Ginger Nuts of Horror
“Sometimes you have to be willing to go places you'd rather not to get what you need for a scene”. I knew what he was saying but I didn't get the gravity of it till now."
This May it was a great privilege to present Film Gutter's first ever event, and one that will hopefully be the first of many. We had the even greater honour of hosting the UK premiere screening of American Guinea Pig: Bloodshock, the breathtaking second installment in the new revival of the 80's Japanese movie series. For anyone with an interest or passion for extreme horror, this is a flat-out must see and a rare movie in scoring 10/10 from us. And what's more, we also had the opportunity to chat to lead star Dan Ellis about his role in Bloodshock...
Alex: Bloodshock certainly is one of the most striking movies I've seen in recent years - how did you come to be involved?
Dan: I've been friends with Marcus Koch for years and we had always wanted to work on a project together. I was on the fence about my acting career, not sure where I was going or what I was doing, and was really having a rough way to go because of it. One night I'm sitting on the couch and there's Marcus on the phone... We talk for a bit and he says “Hey, any plans a few months from now? I'm doing a film and wondered if you'd be interested”. I said yes and he asked me if I wanted to know what it was about first and I told him it didn't matter... Had a laugh and then he got me the treatment. I read it and the answer was an even more enthusiastic YES!
Besides wanting to work with Marcus, this was an actor's role, as I saw it, and I knew it would be a challenge for me. I needed some kind of sign and this was a good one. I know it sounds kind of hippy-dippy but I do believe life sometimes gives you hints, if you are paying attention. That call couldn't have come at a better time.
Alex: Did you have any awareness of the Guinea Pig films, either the Japanese originals or the more recent take?
Dan: I was familiar with the Japanese series but had never seen any of them; I plan on changing that. Shortly after talking with Marcus I was introduced to Stephen Biro and he filled me in on his vision for the American series and how it came to be. Even though it had nothing to do with Bloodshock Stephen wanted me to watch the first one, Bouquet of Guts and Gore, to get a gauge of what had been done. I have to be honest though, snuff films and such aren't really my thing, but I thought it was good and, as usual, Marcus did a fantastic job on the effects.
I knew, much like the Japanese series, all the films would be different and share in title only but it really was a good first film to kick things off. It got me even more excited to be involved because I wanted/want to be part of what Stephen is doing and the series itself. I think, when all is said and done, it's going to be a must-have for any fan of the genre because, from what I know, there will be a little something for everyone.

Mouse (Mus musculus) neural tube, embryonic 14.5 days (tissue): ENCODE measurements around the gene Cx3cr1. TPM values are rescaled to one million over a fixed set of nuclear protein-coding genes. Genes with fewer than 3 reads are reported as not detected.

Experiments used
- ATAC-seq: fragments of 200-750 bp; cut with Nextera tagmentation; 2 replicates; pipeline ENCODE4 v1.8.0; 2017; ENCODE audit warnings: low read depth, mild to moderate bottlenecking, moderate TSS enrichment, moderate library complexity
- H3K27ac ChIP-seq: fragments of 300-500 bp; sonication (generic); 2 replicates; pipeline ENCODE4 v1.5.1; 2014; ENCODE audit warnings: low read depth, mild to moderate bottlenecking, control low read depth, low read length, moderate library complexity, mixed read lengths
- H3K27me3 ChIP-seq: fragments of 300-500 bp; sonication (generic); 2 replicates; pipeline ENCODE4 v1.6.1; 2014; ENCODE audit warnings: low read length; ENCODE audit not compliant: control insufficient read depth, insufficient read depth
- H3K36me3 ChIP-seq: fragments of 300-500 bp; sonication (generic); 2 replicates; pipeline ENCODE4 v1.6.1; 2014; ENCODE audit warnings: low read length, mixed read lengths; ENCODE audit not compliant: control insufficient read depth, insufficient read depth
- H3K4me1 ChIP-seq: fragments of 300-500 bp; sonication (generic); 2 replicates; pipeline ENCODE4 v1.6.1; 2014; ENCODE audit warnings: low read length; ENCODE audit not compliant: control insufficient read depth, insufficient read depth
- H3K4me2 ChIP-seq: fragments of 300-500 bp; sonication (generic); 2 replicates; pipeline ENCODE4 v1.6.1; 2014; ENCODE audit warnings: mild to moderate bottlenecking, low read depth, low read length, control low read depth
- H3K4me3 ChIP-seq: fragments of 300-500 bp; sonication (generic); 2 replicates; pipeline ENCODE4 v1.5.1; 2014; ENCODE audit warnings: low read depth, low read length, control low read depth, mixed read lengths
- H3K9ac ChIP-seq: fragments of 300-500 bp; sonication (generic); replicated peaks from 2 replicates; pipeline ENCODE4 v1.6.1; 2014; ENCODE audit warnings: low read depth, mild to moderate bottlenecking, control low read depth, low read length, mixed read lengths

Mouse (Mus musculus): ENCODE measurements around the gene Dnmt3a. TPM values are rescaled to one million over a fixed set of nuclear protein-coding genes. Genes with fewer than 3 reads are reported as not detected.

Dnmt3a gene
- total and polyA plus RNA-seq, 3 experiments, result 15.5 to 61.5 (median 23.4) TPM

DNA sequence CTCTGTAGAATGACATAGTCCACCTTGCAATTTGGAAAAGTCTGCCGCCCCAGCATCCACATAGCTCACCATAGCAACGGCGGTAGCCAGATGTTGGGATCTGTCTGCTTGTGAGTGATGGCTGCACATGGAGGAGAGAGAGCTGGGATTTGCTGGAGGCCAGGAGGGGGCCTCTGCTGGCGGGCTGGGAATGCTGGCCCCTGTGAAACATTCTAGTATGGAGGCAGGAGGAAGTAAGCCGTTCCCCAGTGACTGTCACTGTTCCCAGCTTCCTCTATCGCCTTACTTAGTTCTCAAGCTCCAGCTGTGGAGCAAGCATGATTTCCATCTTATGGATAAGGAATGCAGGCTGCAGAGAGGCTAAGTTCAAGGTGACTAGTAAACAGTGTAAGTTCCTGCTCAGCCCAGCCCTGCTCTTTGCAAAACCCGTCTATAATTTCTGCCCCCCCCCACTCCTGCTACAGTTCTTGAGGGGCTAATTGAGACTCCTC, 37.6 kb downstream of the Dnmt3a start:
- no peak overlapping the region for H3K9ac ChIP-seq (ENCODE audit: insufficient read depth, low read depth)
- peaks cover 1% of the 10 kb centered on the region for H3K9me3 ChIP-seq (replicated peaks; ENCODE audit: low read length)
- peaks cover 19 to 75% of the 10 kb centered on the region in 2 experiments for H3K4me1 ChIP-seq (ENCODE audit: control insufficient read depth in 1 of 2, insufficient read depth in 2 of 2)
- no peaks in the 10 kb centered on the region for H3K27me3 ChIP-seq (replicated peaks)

Alex: What were your thoughts when you first saw the script, and what was involved for your character?
Dan: Well, the term script is used loosely here hahaha. I thought it was a good story and, without giving too much away, the ending was just too good. The most obvious thing was the complete lack of dialogue for my character but that was also the most enticing aspect. I knew it was going to be a challenge for me, not just because it's the other side of the coin and very different from the characters I normally play but I was going to have to express a range of emotions without the aid of dialogue. It was going to be a good test and a bit cathartic at the same time, win win.
Alex: Was it a difficult experience having to portray everything that your character went through? Did you find there was any emotional or physical toll on you personally?
Dan: I was a wreck for about two weeks after. I got home and found myself in a deep funk for several reasons. I get very attached to any production I'm involved in so there's always this postpartum depression, so to speak, that hits me. You work side by side with people for weeks and you get attached, they become like family sometimes. When it's time to say goodbye, it's painful.
The other part was the damage I did to myself mentally. In order to really feel what I needed to I had to drum up some pretty bad memories and go to some dark places in my mind I hadn't visited for some time. Some things I had shoved down real far started to bubble up unexpectedly; it kind of snowballed. The scenes would end and everything was fine but once production was over all the emotions resurfaced and it was really hard to deal with. It was like aftershocks and it wasn't fun but I wouldn't change any of it. An actor I met when I was younger told me “Sometimes you have to be willing to go places you'd rather not to get what you need for a scene”. I knew what he was saying but I didn't get the gravity of it till now.
My body wasn't as bad, I was pretty sore and tired, but mostly it was a psychological toll.
Alex: The setting for the movie was so bleak and unsettling - where was it all filmed?